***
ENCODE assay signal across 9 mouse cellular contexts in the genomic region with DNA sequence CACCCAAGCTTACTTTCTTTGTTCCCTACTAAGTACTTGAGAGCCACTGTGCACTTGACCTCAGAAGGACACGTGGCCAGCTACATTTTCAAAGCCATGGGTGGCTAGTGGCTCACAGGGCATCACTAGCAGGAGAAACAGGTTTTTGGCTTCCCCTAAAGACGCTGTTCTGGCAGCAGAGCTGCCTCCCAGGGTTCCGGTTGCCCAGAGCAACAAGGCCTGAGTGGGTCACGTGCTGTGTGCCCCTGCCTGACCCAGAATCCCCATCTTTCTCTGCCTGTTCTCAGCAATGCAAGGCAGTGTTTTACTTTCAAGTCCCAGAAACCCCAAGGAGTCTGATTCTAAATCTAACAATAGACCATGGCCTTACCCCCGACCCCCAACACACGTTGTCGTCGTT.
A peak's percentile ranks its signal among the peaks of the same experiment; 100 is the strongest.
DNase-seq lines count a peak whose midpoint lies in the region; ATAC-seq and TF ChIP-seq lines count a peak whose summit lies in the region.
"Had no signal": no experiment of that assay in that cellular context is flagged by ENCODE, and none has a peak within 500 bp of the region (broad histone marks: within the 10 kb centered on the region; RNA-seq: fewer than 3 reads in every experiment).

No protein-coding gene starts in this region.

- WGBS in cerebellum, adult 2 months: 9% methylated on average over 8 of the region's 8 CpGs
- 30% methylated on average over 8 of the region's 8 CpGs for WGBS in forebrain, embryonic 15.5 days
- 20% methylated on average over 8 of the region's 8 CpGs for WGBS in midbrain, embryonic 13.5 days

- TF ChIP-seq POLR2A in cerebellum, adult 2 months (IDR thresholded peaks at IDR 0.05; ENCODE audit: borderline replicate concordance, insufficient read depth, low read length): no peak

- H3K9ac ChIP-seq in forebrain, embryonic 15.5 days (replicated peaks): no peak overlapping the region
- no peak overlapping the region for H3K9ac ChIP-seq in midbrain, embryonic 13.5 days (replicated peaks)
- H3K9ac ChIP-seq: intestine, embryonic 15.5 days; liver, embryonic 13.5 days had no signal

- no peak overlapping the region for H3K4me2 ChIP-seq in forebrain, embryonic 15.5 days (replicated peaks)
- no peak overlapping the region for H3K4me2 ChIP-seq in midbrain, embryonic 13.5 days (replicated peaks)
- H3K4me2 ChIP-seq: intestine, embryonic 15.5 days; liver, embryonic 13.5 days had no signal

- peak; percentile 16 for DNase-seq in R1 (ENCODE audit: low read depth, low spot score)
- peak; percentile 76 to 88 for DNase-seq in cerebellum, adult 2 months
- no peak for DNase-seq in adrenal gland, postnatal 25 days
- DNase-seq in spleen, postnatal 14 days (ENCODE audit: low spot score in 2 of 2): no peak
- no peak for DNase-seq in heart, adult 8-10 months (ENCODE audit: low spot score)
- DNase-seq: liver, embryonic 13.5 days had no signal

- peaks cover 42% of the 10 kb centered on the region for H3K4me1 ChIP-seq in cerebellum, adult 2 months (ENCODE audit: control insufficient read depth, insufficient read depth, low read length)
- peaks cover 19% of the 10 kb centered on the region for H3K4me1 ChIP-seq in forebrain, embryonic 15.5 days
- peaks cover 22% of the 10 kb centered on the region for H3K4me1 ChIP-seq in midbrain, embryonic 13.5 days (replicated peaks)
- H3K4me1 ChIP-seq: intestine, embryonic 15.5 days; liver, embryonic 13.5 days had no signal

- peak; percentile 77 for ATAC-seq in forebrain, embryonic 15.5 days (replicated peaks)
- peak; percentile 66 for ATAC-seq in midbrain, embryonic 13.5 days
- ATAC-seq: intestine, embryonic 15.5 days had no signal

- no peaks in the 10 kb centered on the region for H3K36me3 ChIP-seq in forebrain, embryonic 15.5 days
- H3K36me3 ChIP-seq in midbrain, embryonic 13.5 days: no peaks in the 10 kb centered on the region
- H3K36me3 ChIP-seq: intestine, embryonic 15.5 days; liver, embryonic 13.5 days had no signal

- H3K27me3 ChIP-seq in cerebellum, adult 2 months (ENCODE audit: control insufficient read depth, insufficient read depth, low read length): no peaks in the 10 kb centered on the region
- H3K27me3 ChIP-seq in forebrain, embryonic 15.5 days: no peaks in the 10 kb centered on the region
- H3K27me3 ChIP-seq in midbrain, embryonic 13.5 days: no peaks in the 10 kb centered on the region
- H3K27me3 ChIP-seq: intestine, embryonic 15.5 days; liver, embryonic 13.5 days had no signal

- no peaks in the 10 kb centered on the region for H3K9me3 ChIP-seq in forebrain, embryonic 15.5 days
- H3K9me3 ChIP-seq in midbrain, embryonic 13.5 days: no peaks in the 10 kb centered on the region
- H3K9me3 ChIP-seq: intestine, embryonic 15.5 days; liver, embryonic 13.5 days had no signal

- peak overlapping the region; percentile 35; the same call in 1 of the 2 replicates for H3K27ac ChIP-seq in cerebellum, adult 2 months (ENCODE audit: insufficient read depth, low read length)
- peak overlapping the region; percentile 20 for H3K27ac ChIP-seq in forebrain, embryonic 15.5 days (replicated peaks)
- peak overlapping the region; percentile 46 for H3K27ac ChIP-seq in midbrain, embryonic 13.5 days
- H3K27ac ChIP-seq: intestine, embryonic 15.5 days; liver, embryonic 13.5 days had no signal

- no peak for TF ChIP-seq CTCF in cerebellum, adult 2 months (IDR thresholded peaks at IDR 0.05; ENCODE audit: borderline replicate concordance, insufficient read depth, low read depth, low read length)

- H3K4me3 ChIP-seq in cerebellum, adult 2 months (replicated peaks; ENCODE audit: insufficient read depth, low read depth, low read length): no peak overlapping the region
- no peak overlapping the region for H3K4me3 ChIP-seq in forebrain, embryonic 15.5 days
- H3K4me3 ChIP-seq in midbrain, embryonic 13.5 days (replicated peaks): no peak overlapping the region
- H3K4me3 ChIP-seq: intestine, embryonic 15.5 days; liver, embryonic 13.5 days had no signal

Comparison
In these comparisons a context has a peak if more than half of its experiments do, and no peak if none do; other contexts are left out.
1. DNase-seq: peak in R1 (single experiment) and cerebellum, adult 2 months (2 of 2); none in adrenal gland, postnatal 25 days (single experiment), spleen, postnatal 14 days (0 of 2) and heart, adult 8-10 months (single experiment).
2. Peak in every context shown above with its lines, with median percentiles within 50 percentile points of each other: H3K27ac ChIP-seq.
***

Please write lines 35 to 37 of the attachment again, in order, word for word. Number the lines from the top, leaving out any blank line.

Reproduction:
- H3K27me3 ChIP-seq: intestine, embryonic 15.5 days; liver, embryonic 13.5 days had no signal

- no peaks in the 10 kb centered on the region for H3K9me3 ChIP-seq in forebrain, embryonic 15.5 days
- H3K9me3 ChIP-seq in midbrain, embryonic 13.5 days: no peaks in the 10 kb centered on the region